Students Aware of Standards

What does College and Career Ready Really Mean?

While reading “The Early College Challenge” in the American Educator (Fall 2011) I was struck by the “what if” questions proposed by authors Rosenbaum and Becker.  They suggest placing college course learning opportunities on the high school campus to ensure high school students are better prepared for college learning.  However, these recommendations strike me as an avoidance of the many complex issues of public high school responsibilities.

This perplexing article asks: “What if, instead of hoping poorly prepared students will catch up in college, we supported them in taking rigorous courses – even college-level courses – before they graduate from high school?”  The authors suggest:

  • high schools use a “package-deal curriculum”.
  • high schools keep students on track by closely monitoring student progress and giving them guidance.
  • high schools explicitly teach study skills.
  • high school teachers plan backwards from college so students become college ready.

The conundrum lies in the question:  Aren’t high schools doing all this?  And if not, is it funding issues that limit the public schools capabilities?  Or is it influences entirely outside of school which limit student success?

As a parent of two college freshmen, one female and one male, (as well as being a high school English teacher/Reading specialist) I may have a unique voice on the issue.  Were my children adequately prepared in high school for the college classroom?  Will they be career ready?  I say yes, though in ways that fit their unique capabilities.

Here’s a holistic look at their reading abilities: my son does not like to read, though he can read adequately he does not yet compare texts or discuss author’s voice and purpose at dinner-table discussions with ease or assurance – he scored a 21 on ACT Reading; my daughter loves to read – though a diagnosed dyslexic with an IEP in high school, she read every required text by following along with audio.  She also read every book in the school library that was on audio tape, as well dozens more from the public library. She can compare texts and discuss author’s voice and purpose with ease and acuity at dinner-table discussions – she scored a 31 on ACT Reading.   He passed the university’s English Competency exam, she did not. She fought the university on taking a 090 developmental course prior to English 101, and won.  Her scores are higher in English 101 than his.  (Note, however, that they have different instructors – both adjuncts.)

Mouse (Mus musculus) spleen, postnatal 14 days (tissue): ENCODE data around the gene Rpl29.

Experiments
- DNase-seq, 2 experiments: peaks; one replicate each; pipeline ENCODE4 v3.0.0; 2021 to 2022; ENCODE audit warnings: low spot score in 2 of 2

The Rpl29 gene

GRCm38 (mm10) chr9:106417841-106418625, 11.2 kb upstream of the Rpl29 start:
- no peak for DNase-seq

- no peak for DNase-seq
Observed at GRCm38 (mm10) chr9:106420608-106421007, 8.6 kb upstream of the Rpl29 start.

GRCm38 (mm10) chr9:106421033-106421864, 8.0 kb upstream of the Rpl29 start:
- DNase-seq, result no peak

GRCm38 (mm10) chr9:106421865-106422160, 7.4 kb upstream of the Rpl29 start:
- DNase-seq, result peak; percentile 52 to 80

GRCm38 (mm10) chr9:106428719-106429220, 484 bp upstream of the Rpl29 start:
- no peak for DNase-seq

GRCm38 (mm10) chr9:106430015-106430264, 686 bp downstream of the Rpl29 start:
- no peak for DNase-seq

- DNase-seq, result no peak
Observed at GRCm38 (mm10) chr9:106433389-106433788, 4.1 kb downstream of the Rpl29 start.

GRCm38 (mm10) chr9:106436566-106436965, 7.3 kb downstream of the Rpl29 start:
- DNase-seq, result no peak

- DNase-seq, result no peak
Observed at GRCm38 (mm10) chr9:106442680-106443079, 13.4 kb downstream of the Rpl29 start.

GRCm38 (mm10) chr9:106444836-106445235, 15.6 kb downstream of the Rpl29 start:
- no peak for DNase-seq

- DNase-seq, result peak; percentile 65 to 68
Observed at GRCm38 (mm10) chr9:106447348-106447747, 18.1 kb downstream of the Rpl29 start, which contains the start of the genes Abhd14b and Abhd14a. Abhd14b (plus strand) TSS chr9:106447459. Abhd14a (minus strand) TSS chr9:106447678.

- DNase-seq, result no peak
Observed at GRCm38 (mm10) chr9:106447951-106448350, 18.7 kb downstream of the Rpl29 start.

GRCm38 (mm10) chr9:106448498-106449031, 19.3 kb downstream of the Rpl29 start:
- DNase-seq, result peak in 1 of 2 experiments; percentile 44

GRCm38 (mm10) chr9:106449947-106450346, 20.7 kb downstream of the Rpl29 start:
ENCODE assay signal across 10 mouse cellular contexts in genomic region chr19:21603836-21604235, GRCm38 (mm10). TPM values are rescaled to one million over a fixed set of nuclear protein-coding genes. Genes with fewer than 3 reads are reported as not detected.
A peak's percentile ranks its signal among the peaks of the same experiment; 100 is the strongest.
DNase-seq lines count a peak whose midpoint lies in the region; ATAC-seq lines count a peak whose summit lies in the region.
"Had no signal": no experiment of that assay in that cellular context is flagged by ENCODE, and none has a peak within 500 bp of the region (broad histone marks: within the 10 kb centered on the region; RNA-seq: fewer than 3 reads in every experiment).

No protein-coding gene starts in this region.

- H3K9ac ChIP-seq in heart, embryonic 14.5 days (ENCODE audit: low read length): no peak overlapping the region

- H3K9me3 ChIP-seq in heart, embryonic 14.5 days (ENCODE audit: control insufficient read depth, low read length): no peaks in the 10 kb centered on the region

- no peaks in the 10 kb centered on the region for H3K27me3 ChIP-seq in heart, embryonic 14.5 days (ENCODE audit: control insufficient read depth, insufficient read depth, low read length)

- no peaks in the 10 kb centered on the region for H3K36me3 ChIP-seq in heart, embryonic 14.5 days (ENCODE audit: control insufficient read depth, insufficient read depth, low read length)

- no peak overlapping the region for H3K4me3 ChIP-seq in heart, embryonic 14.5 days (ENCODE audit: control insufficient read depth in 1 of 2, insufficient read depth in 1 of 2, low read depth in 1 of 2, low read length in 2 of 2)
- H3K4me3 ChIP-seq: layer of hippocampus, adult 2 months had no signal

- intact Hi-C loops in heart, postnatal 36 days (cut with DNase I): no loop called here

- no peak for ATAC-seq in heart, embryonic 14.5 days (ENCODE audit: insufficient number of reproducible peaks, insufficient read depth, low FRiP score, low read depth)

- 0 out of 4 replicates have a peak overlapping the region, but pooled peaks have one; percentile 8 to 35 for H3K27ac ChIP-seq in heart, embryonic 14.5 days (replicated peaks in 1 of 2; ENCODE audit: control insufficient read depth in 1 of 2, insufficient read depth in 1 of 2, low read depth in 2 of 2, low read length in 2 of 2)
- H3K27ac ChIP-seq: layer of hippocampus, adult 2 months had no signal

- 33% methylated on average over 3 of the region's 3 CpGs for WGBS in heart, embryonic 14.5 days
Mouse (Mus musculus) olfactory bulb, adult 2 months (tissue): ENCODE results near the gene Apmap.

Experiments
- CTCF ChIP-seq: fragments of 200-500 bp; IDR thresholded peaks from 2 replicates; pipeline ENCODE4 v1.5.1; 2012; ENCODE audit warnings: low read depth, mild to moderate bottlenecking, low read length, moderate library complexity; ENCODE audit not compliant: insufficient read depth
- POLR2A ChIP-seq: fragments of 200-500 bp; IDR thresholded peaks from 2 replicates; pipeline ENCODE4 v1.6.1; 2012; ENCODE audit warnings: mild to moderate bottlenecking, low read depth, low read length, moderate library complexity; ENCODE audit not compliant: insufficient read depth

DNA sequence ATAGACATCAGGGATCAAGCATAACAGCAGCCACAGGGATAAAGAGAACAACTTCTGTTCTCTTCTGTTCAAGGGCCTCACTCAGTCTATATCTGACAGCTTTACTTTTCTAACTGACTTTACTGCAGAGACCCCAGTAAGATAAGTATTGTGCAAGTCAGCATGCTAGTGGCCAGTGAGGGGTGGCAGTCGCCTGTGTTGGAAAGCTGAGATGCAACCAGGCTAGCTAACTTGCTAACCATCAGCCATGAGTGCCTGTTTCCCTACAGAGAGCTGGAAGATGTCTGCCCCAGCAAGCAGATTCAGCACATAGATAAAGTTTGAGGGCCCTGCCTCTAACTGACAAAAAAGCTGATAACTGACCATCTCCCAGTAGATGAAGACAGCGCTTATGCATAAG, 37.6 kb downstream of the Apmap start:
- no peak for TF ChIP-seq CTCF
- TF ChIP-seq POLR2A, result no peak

So what does it mean to be college ready? Passing scores on all assessments or just some? What assessments should be mandatory for college course enrollment?  Who designs these assessments?  Are they standard across universities?  What skills do these assessments measure?  How will K-12 know what universities know about the Common Core?

As a user of the SACI lesson plan method I now feel prepared to tell my students:

  • here is a Common Core standard you will master by doing these lessons.
  • here are the Common Core standards you must master in order to approach college coursework.

Did my son and daughter master each of the Common Core State Standards?  I do not know as implementation is fledgling at best. And therein lies the dilemma.  How will a high school diploma signify mastery of the standards?

As K-12 educators across the nation read, learn and write about addressing 21st century skills, we must determine how to join together with university professionals to share expectations and understandings of academic readiness and ensure that students receive assessments at standard exit and entrance points that are valid, reliable, and built on similar expectations linked to the CCSS.  Let’s leave college courses to the university and focus on high school student’s mastery of high school skills and standards.

Finland, Rosenbaum and Becker write, with a population of 5.4 million living within 130 thousand square miles, prepares their homogeneous population well.  Yes, we know. Our task as educators in this country is daunting; how can the heterogeneous United States, population 312 million living within 4 million square miles, do the same?


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